Nigerian journalist Balkissa Sidi Ahmed has participated in conflict-sensitive reporting workshops since 2013. Has this changed her approach? She recalls her impressions of Niger's recent presidential run-off.
Niger's presidential run-off went ahead on March 20, 2016. Journalist Balkissa Sidi Ahmed got a first-hand impression
It's March 17, 2016 and when I enter the editorial office that morning, the mood at Radio Fara'a is tense and emotions are running high. My colleagues are gesticulating wildly and loudly voicing their opinions on the latest political developments. This is a microcosm of what is happening in the rest of the country. In just three days, Nigeriens are due to vote in a presidential run-off that is being boycotted by the opposition.
I sit down at the large editor's desk. A few minutes later things get too noisy for me, and I demand that everyone calm down. "We need some quiet here!" I say. I'm editor-in-chief at the private radio station Fara'a in Gaya, a city on the border with Benin and about 300 kilometers away from the Nigerien capital, Niamey. "We need to calm our listeners," I tell them, "but first, we have to calm down ourselves." Throughout the country, tensions between supporters and opponents of the incumbent president, Issoufou Mahamadou, are running high. Many Nigeriens are afraid of increased violence and instability.
A call for dialogue
My colleagues join me at the editor's desk and look at me expectantly. I remind them of what happened the week before. The regional opposition candidate complained after we invited a representative of the governing party to talk with us in the studio. "We have to remain balanced and unbiased," I caution my colleagues. "Yes, but how?" some of them ask.
I suggest that we invite someone who is independent and well-respected to be our studio guest. That could calm down our listeners, I say. Everyone agrees and we decide on Adamou Idé, who is widely seen as a wise man. He comes to the studio for our midday magazine show. In a trembling voice he reminds listeners that the future of the country lies in their hands. "If we talk to each other we can overcome our differences," he urges. "We all want peace, and that means we have to help bring it about!"
My colleagues are pleased with the interview, and after the show we congratulate ourselves on our excellent decision. Someone suggests that in the run-up to the vote, we issue daily reminders to our listeners about their personal responsibility for Niger's future, and that we also warn them about rising ethnic tensions being exacerbated by politicians.
Giving people a voice
On Election Day I take a long walk through the city. The overall mood is no different from any other Sunday. There are no angry demonstrations or loud discussions in front of the polling stations. I check in at various ones to get a sense of what is happening on the ground.
In Bengou, a lively district of Gaya, a polling station has been set up right next to a mosque. Many women are lining up to cast their vote, and Amina, a woman in a patterned dress, nods to me and smiles. She tells me the run-off is very important to her. "I came here to cast my ballot," she says, "because I love my country. That's why I want to vote and I invite everybody else to do the same!"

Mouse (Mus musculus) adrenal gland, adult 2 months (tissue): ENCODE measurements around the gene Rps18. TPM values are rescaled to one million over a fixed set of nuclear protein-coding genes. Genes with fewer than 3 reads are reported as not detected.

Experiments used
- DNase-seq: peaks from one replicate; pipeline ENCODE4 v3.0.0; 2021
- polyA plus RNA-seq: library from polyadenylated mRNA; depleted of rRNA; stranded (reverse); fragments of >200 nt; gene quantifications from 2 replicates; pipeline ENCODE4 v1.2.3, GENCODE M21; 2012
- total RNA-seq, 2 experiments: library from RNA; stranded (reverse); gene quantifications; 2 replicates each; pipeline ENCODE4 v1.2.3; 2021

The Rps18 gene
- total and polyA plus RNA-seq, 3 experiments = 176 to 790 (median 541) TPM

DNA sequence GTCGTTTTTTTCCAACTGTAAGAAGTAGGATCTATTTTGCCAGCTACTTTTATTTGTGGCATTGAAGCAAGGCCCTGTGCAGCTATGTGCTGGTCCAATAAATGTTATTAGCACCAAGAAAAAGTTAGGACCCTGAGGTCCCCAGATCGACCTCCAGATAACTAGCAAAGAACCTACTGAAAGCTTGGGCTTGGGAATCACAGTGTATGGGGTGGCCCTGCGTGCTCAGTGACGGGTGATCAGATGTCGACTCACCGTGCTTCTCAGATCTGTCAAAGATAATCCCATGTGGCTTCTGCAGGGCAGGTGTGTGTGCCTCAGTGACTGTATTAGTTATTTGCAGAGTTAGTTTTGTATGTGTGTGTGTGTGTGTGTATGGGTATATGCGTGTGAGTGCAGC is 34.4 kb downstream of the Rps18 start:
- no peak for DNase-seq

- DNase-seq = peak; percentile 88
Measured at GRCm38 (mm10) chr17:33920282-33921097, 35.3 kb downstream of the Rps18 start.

I drive out of the city to see how things are unfolding in rural areas. That's something I wouldn't have done before because it requires a fair bit of effort. But now I want to gather my own impressions instead of just repeating what the national broadcaster in Niamey is saying in its newscasts.
The polling station in the village of Bana is about 30 kilometers from Gaya and is made out of straw mats and surrounded by palm trees. The voters have formed a long line in front of the station. They all come from the region and many of them are cattle breeders. They've come on foot from far away in order to cast their ballot. I record short interviews with them, and many emphasize how important it is to vote.
Tired but satisfied with the day's many impressions, I drive back to Gaya
I'm glad that I haven't just talked with politicians. Previously, I would have just invited them to the studio and that would have been it as far as reporting on the election was concerned. Now I know how important the voices of ordinary people are. They're honest and direct, and they reflect the general mood of the country.
Back in Gaya, an old man beckons me closer. He wants to say something on the microphone. "I'm so happy that everything has stayed calm," he says, echoing what many Nigeriens are probably thinking today.
But for me, Election Day is far from being over. I still need to sit down at my computer to edit the many sound bites that I've recorded. In my magazine show on the run-off, I want to make sure that as many people as possible have their voices heard in order to convey a lively and authentic sense of what this important day has been all about.
Balkissa Sidi Ahmed is the General Secretary of the Nigerien network for conflict-sensitive reporting. The 34-year-old journalist was initially trained in this area of reporting by DW Akademie and went on to train as a trainer for conflict-sensitive reporting herself, along with 11 other local journalists. Since 2014, she has been training colleagues and community journalists from the West African country's community radios in conflict-sensitive reporting.
From November 2012 to spring 2016, DW Akademie was engaged in developing a sustainable framework for the promotion of conflict-sensitive reporting in Niger. The long-term project was financed by Germany's Federal Foreign Office. Around 350 Nigerien media workers from private, public and local radio stations participated in the DW Akademie workshops.